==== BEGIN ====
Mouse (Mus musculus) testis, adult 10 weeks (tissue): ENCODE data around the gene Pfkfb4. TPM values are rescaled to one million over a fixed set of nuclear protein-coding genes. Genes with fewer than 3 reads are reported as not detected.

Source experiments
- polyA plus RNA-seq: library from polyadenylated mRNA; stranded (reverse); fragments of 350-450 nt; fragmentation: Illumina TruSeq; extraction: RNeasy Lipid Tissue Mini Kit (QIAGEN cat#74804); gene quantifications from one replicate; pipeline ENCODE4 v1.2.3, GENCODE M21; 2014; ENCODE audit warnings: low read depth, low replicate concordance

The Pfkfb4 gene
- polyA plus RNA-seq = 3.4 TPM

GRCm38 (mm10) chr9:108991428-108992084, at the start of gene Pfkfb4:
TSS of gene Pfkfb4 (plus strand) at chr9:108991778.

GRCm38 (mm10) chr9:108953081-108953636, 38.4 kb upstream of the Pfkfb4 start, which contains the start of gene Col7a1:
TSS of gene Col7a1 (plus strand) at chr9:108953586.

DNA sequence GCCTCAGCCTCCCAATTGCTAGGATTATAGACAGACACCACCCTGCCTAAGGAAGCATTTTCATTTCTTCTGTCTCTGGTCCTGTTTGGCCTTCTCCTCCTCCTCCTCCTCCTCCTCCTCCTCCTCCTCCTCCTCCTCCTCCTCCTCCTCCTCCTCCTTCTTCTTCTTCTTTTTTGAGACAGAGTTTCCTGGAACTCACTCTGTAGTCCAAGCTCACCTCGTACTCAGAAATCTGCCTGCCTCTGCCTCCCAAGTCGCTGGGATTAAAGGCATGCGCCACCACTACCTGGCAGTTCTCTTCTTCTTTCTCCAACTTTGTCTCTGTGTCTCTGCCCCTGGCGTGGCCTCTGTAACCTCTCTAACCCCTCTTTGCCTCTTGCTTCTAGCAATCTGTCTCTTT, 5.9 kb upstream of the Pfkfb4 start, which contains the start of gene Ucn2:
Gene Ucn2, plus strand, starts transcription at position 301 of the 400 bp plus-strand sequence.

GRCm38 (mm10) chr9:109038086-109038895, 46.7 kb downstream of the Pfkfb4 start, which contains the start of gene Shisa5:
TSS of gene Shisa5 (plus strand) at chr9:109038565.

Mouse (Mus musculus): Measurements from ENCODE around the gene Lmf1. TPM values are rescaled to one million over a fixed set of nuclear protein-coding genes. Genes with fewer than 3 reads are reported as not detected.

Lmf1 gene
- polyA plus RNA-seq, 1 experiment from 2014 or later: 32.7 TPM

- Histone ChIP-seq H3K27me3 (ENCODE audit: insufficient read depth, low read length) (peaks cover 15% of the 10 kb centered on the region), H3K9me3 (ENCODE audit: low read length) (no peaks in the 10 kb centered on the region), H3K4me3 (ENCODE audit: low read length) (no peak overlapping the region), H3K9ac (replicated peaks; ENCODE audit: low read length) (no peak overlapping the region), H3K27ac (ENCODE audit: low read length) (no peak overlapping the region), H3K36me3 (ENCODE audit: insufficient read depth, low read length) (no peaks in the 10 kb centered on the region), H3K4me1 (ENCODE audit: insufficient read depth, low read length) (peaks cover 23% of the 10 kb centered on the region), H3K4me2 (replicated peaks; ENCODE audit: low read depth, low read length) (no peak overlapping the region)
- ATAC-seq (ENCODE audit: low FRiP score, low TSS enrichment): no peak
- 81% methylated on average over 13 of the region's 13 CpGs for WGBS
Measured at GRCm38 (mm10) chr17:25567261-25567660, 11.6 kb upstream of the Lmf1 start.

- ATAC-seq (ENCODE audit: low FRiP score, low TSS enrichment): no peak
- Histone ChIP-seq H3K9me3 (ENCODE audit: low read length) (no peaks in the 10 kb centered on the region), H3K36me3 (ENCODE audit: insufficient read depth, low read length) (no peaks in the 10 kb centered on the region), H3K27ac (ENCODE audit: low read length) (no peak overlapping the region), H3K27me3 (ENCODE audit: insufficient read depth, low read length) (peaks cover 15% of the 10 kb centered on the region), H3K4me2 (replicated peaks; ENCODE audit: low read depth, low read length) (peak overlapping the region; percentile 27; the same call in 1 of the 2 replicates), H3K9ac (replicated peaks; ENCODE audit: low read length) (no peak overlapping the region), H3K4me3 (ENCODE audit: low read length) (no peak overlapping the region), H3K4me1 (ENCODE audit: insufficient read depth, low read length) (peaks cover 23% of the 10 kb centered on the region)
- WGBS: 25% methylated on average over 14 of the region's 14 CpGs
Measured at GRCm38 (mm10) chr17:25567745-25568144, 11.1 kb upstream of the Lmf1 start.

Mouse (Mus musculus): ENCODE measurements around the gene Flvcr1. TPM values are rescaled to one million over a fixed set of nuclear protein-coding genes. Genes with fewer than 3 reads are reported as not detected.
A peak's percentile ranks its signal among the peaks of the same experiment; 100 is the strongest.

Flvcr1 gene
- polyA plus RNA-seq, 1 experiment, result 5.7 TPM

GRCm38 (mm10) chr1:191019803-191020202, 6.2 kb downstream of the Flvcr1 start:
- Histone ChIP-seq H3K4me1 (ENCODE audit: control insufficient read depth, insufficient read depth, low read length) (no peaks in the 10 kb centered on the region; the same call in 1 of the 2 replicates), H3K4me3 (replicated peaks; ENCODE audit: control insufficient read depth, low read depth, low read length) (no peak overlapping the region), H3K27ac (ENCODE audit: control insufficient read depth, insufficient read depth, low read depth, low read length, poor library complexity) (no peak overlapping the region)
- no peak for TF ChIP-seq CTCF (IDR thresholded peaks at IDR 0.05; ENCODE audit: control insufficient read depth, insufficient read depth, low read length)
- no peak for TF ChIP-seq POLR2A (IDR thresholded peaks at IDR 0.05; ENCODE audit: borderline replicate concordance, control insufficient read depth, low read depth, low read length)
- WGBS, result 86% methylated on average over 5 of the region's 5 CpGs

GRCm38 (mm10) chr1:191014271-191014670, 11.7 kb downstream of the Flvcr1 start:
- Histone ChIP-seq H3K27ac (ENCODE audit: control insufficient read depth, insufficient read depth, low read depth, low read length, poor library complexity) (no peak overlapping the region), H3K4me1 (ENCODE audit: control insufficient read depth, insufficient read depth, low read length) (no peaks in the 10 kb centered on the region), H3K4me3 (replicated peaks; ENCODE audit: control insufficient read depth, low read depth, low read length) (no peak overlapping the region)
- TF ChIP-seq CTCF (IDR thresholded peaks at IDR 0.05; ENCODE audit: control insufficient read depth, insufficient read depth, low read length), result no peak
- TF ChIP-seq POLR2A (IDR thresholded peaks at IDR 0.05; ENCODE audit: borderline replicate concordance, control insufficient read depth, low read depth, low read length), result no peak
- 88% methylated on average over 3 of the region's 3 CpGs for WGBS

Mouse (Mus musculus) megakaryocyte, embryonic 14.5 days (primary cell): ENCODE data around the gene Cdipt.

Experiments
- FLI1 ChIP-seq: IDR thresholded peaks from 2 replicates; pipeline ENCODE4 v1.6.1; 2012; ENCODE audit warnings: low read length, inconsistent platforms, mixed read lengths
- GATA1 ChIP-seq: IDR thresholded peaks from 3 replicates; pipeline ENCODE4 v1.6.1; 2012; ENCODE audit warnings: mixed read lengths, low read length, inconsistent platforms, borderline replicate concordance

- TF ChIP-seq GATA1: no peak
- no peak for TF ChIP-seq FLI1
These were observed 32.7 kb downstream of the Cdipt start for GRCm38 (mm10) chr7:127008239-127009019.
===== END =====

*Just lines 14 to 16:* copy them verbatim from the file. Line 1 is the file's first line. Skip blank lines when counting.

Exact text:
Mouse (Mus musculus): Measurements from ENCODE around the gene Lmf1. TPM values are rescaled to one million over a fixed set of nuclear protein-coding genes. Genes with fewer than 3 reads are reported as not detected.

Lmf1 gene
- polyA plus RNA-seq, 1 experiment from 2014 or later: 32.7 TPM